Forms of project organization

18/03/2020 1 By indiafreenotes

A common way to differentiate between business organizational structures is between ongoing operational work versus capital projects.  Operational work maintains an existing sales channel, whereas projects are one-time, unique expenditures with a defined budget, beginning and end dates, and they accomplish a specific goal.

There are four types of organizational structures, each of which has their own unique set of influences on the management of the organization’s projects:

  1. Functional
  2. Project
  3. Matrix
  4. Composite


Most organizations are divided along functional lines, that is, each “division” is organized by work type, such as engineering, production, or sales.

In the functional organizational structure, projects are initiated and executed by the divisional managers, who assume the project manager duties in addition to their regular, functional, roles.  They are often given secondary titles such as “Coordinator of Project X.”

In this structure, project managers usually don’t have alot of authority to obtain resources or to manage schedules and budgets.  They must obtain approvals to utilize resources from other departments, which can be a complex undertaking.  This is because the functional organization is designed to focus on the provision of the divisional services rather than project deliverables.


On the other end of the scale is the project-oriented organization.  These companies do most of their work on a project basis and are therefore structured around projects.  This includes construction contractors, architectural firms, and consultants.

Project managers are usually full time in the role, and for small projects they might manage several projects at once.

In this structure project managers usually have a great deal of independence and authority.  They are able to draw on resources with little required approval.

In fact, most of these types of organizations have some form of functional divisions which are placeholders for resources that can be utilized by all projects.  They are usually called “departments.”

For example, at an engineering firm the geotechnical department is available as an expert resource to all projects within the firm.


Although the project-oriented and functional structures are at opposite ends of the spectrum, it is possible to be located somewhere in between (a hybrid).  In fact, most organizations are along some level of the spectrum, utilizing a structure that gives project managers a bit more authority without losing focus on the provision of functional services.

In the typical matrix structure, a project manager is assigned from within one of the functional departments in either a part time or full-time capacity.  They are assigned project team members from various departments, who are released from their departmental duties (at least partially).  Thus, a high priority can be placed on the project while maintaining the functional division services.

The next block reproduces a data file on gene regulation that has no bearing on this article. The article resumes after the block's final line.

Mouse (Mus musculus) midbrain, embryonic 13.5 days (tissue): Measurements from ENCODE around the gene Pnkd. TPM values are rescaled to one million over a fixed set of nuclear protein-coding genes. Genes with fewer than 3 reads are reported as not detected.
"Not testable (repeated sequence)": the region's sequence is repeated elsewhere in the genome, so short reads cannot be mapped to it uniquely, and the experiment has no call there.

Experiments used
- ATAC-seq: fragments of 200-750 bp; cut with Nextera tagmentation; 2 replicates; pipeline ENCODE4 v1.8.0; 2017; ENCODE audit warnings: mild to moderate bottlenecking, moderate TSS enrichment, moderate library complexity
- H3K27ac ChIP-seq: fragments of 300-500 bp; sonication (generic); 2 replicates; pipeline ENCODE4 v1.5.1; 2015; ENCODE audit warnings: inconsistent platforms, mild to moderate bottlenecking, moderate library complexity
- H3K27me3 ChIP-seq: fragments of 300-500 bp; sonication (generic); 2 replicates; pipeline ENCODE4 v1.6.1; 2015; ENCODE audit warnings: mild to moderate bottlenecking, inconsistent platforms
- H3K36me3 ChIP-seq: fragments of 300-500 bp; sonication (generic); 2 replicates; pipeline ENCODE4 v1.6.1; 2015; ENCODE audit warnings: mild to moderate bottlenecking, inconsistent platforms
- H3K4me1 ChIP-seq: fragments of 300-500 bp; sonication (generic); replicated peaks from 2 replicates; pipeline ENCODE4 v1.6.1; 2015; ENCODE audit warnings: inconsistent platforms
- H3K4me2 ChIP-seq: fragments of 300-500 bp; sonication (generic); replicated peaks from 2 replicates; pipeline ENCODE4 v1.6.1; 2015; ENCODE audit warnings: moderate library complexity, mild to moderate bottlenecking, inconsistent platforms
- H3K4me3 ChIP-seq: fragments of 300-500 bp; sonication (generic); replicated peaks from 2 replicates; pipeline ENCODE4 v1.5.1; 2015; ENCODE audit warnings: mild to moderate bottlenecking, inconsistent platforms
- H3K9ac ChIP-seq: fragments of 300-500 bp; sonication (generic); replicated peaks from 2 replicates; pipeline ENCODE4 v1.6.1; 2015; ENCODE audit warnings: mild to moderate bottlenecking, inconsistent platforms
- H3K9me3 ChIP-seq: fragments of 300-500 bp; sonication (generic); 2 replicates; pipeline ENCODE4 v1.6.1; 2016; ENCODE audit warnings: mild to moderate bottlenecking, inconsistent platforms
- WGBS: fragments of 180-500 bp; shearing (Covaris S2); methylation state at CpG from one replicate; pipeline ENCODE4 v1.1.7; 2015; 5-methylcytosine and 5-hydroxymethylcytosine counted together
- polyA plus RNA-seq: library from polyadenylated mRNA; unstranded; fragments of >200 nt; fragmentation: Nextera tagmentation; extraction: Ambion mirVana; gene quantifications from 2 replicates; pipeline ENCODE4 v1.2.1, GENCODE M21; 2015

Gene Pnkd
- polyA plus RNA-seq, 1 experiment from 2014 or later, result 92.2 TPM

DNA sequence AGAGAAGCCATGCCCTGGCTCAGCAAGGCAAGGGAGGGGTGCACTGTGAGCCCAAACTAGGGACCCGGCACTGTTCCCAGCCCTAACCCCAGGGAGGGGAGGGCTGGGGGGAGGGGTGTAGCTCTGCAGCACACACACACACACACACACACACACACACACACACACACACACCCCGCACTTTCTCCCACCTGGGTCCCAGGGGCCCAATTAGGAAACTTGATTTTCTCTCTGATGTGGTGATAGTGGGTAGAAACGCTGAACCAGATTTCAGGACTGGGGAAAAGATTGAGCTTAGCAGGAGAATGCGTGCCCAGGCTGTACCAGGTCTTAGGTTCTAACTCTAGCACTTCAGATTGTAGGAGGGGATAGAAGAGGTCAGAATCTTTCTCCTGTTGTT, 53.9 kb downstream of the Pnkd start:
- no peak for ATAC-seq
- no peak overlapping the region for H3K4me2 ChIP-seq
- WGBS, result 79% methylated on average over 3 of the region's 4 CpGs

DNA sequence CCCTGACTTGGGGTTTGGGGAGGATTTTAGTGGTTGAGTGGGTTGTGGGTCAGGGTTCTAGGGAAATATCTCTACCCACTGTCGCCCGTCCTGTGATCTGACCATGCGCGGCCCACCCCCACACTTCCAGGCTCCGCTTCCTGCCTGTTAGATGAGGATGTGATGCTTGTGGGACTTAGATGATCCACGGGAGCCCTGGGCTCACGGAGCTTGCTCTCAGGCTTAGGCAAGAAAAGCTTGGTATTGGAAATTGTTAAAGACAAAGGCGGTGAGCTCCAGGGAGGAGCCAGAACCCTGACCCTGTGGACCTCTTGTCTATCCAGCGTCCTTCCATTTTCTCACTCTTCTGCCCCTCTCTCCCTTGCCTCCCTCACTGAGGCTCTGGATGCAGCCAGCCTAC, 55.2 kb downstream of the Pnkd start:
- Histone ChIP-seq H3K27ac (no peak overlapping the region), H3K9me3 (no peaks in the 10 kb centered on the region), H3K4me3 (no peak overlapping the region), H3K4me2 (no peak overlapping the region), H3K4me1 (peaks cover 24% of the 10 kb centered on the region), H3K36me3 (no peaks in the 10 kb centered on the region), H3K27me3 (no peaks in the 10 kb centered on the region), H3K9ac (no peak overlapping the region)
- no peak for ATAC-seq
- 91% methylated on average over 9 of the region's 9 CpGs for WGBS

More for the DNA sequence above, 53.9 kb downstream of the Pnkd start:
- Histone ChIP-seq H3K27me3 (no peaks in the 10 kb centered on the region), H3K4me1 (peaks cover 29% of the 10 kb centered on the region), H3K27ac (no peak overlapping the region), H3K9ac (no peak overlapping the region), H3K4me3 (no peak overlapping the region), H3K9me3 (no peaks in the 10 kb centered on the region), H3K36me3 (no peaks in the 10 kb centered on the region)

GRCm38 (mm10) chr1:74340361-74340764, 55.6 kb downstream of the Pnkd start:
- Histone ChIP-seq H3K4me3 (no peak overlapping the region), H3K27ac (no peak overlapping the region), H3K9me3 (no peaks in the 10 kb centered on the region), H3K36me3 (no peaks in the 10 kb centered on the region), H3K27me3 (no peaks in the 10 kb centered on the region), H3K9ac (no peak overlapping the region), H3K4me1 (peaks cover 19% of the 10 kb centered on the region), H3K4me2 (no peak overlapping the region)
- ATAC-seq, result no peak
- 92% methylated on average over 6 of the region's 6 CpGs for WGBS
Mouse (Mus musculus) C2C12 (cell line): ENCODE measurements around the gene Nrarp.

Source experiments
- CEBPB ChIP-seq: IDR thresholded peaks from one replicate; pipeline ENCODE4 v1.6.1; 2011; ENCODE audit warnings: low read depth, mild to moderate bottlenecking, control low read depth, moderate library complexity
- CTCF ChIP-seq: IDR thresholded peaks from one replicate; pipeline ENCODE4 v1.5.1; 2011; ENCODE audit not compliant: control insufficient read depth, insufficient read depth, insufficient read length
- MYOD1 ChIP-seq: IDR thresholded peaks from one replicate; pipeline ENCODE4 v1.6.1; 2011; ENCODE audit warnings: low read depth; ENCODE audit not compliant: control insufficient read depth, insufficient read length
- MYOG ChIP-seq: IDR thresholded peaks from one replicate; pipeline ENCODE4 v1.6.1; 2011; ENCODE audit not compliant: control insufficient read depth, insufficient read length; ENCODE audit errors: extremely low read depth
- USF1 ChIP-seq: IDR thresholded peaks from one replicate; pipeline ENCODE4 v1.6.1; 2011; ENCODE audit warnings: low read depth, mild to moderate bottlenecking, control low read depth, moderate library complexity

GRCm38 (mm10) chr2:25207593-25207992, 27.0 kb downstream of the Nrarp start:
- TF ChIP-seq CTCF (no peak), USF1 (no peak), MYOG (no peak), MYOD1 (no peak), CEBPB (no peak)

However, the project manager and team members are still paid by their respective functional departments, thus the final accountability for the project still lies at the functional level.  For example, if one of the department managers thinks that they have contributed more than their fair share, the project will stall quickly.

From a theoretical point of view, there are two more adjustments that can be made.  A weak matrix retains the management of the project in the hands of the functional managers instead of the project team, like this:

On the other side, a strong matrix is still a functional organizational structure, but has a completely separate project management arm. All of the project roles are still fulfilled within the functional departments, but the project manager is on the same level as the functional managers.

This project management arm often takes the form of a Project Management Office, or PMO.

In spite of its name, the terms strong and weak matrix are not meant to imply a level of desirability to the organization.  The names have been coined by the project management industry which has studied the role of projects within organizations, and hence they correspond to strength or weakness in achieving project success.  But if that comes at the expense of poorer delivery of functional services, the organization’s goals are not necessarily being achieved.  Hence, the correct project organizational structure is one which achieves the organization’s goals, and this can fall anywhere along the project/functional spectrum according to the specific needs of the organization and/or project.


Functional organizations and project-oriented organizations are at opposite ends of the spectrum and matrix organizations fall somewhere in between.  But it is possible to utilize both structures at the same time.  Therefore, there is a fourth option that requires mention, the composite structure.

This occurs when a project structure and a functional structure both report to a central executive.

For example, a state government department of transportation has a maintenance division which seeks to maintain the level of service of the state’s roads and bridges, and a capital projects division which builds new roads and bridges.  The maintenance division and the capital projects division are located side by side, reporting to the executive.  This is a composite organizational structure (A matrix structure would require new construction to occur within one of the maintenance departments – the project manager would report to a functional manager rather than the executive).

Most organizations lean one way or the other rather than using both structures, because of the drastically different management styles necessary to perform each of the roles well.